Sunday, September 15, 2019
Buff Spalding Ã¢â¬ ManagerÃ¢â¬â¢s Workshop Essay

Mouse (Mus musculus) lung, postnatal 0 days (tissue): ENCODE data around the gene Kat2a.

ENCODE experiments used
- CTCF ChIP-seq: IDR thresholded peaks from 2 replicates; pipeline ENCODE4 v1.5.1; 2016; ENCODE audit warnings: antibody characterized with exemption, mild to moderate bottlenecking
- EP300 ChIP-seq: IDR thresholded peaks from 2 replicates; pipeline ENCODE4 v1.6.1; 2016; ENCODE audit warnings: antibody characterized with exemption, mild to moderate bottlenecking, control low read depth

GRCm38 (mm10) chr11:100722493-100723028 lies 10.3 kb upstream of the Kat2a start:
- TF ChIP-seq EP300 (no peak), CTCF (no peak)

Part I: Decision History Ã¢â¬â Buff Spalding Situation: Buff Spalding seems to have all the personal skills necessary to be successful but is not. Everyone appears to like Buff, and he is quite helpful to his coworkers, but it is not clear how Buff maintains his life style given his low earnings. How would you begin your conversation with Buff? You decided to: Ask to accompany Buff on several sales calls. Results: You accompanied Buff on several sales calls. You find Buff has very good sales skills but is violating company policy by selling real estate to his clients. What would you do next? You decided to: Ask around the company discreetly to find out more about BuffÃ¢â¬â¢s reputation as a salesman and how he is able to maintain his lifestyle when his earnings are so low. Results: You tried to find out more about how Buff is able to maintain his lifestyle despite his low earnings. You receive proof that Buff is violating company policy by selling real estate to his Omega clients. What would you do next? You decided to: Consult with your superior about how to handle the situation. Results: You consulted your boss about how to deal with BuffÃ¢â¬â¢s low performance and violation of company policy. She informs you that you must correct this situation but without creating more difficulties for the company than necessary. What would you do next? You decided to: Call Buff in and ask him if the rumors you have heard are true. Results: You asked Buff if the rumors about his outside deals are true. Because you have clear evidence, he cannot deny your charge. You also learn that he does not highly value the income his Omega job provides. How would you deal with the violation of policy? You decided to: Tell Buff that he has a choice. He can either resign or end his real estate dealings. If he doesnÃ¢â¬â¢t resign, you expect him to deliver a plan within 48 hours for ending his real estate involvements. Results: You told Buff that he either needs to resign or give you a plan for ending his real estate dealings. Buff gives you a plan that requires six months to execute and offers to resign if the plan does not work. How would you respond? You decided to: Call Buff and attempt to find out why he wants six months to make his plans about resigning. Results: You explored why Buff wants to stay on the job for six months. He says he may want to sell real estate full time, but he really likes the people at Omega. According to Buff, it will take him six months to execute his plan. What would you do next? You decided to: Try to negotiate a deal with Buff in which you would keep him on in a limited capacity. Results: Because Buff was being rewarded for not performing his job effectively, it appeared there was little you could do to motivate him to increase his performance. Your decision to negotiate a deal with Buff to reduce the negative impact on the company was successful. Part II: Decision Analysis and Application Buff Spalding is a Sales Representative for Omega and has been employed with the organization for eight years. The key responsibility of Sales Representatives is to make business calls to physicians and pharmaceutical wholesalers in an effort to sell OmegaÃ¢â¬â¢s products. Buff possesses a Bachelor of Science Degree in Marketing which fits very well with the job that he holds. BuffÃ¢â¬â¢s employment background prior to Omega includes sales roles within the automobile, clothing and real estate industries. He is a professional golfer as well. Buff works on a team of twelve Sales Representatives. His job performance with the company has been solid until the last two years. Job Performance Performance at Omega is measured in several ways including sales volume, percent of physicians contacted, and days of wholesale supply. In terms of sales volume, in the last two years Buff has been ranked last or second to last when compared to the other Sales Representatives on his team. While the standard percentage of physicians contacted is ninety percent, Buff has only contacted seventy percent. Lastly, days of wholesale supply is also measured. If wholesale inventory drops below fifty days within a sales territory, retailer stockouts occur. Whenever a stockout occurs, retailers substitute OmegaÃ¢â¬â¢s product with another manufacturerÃ¢â¬â¢s product, therefore causing Omega to lose business. BuffÃ¢â¬â¢s days of wholesale supply is forty two days, causing Omega to lose business due to stockouts occurring. BuffÃ¢â¬â¢s manager has held two discussions with him in the past regarding his performance. The Interview Due to BuffÃ¢â¬â¢s performance issues, an interview was conducted in an effort to identify why BuffÃ¢â¬â¢s performance was substandard. Through the interview process, it was determined that Buff was utilizing his professional relationships with Omega customers, physicians and pharmaceutical wholesalers, in order to sell real estate deals. This action is not only unethical; however, it is also a violation of company policy. Theory Application Even though Buff was a natural fit for a sales role, had a great personality, connected very well with his team, and was motivated to succeed; his motivation was not directed correctly. According to Dunham, direction and intensity are key components of the theory of motivation (2004). In order for an employee to be successful, it is important for employers to find ways to influence an employeeÃ¢â¬â¢s direction and the amount of intensity to utilize (Dunham, 2004). Dunham cites that even though an individual starts off in the correct direction with the correct amount of intensity, at times, they locate another target that is more attractive, thus pulling them away from the original direction they were intended to follow (Dunham, 2004). This theory is applicable in BuffÃ¢â¬â¢s situation. During the first six years of BuffÃ¢â¬â¢s employment at Omega, his performance was strong and he was effectively doing his job. Within the last two years of employment; however, the real estate business became more enticing to him thus pulling him away from his original role. AldeferÃ¢â¬â¢s ERG Theory in regards to needs applies in BuffÃ¢â¬â¢s situation as well. According to Dunham, every individual has a very complex set of needs that should be met in order for them to be satisfied with their job roles and continue to be engaged at work (2004). In BuffÃ¢â¬â¢s situation, initially he was very satisfied with his role as Sales Representative for Omega; however, after six years his needs changed. This change may have occurred due to number of things including his need to be challenged, recognized, be creative, take risks, have a manager who provided quality supervision, and feel accomplished. In BuffÃ¢â¬â¢s situation, while he enjoyed the sense of security that Omega provided, he was more appealed by the risk and financial rewards that the real estate industry offered. Lastly, the concept of performance management applies in the case of Buff Spalding. BuffÃ¢â¬â¢s performance issues existed for a period of two years prior to them being addressed by his manager. In order for employees to remain engaged in their work, it is imperative that measureable goals are set and employees are held accountable for meeting the goals. It is also important to reward employees for their successes and achievements. Due to BuffÃ¢â¬â¢s needs not being met, his lack of motivation to conduct his job role, and the lack of accountability that his manager provided; he was enticed to take a risk that violated company policy; therefore leading to the termination of his career at Omega. Interview ResultsÃ Buff violated a company policy whenever he made the decision to sell real estate to Omega customers. Due to this action, it was decided that Buff had to either resign his role at Omega or cease his real estate side business. When faced with the decision, Buff decided to resign his role at Omega. In order to ensure that customer relationships were minimally impacted, a decision was made to allow Buff to train his replacement and contact his current Omega customers to advise them of his decision to leave the organization. While this solution could be viewed as one that was very lenient in nature, it minimized the impact on the customers; therefore, making it the right thing to do. In the end, allowing Buff to personally tell his customers about his decision to leave the company and providing him with the opportunity to train his replacement allowed for a smoother transition for the customers, therefore saving their business relationships. In conclusion, all employees are motivated in one way or another. It is important for managers to closely manage their team in order to ensure that performance issues are addressed promptly and to provide direction to employees regarding the direction and level of intensity within their careers. Additionally, managers should set performance goals for their employees and continually track them to ensure that they are being held accountable for meeting the goals. Even though Buff was very motivated, unfortunately, his motivation was not to serve Omega customers in the way that he should have, thus causing Omega to experience a decreased sales volume and lose business. In order to prevent this in the future, the Regional Sales Manager should be proactive in holding performance discussions with the Sales Representatives, set measurable goals for them to work towards achieving, ensure that they remain on target to meet their goals and are held accountable if not, and recognize the Sales Representatives for their accomplishments along the way.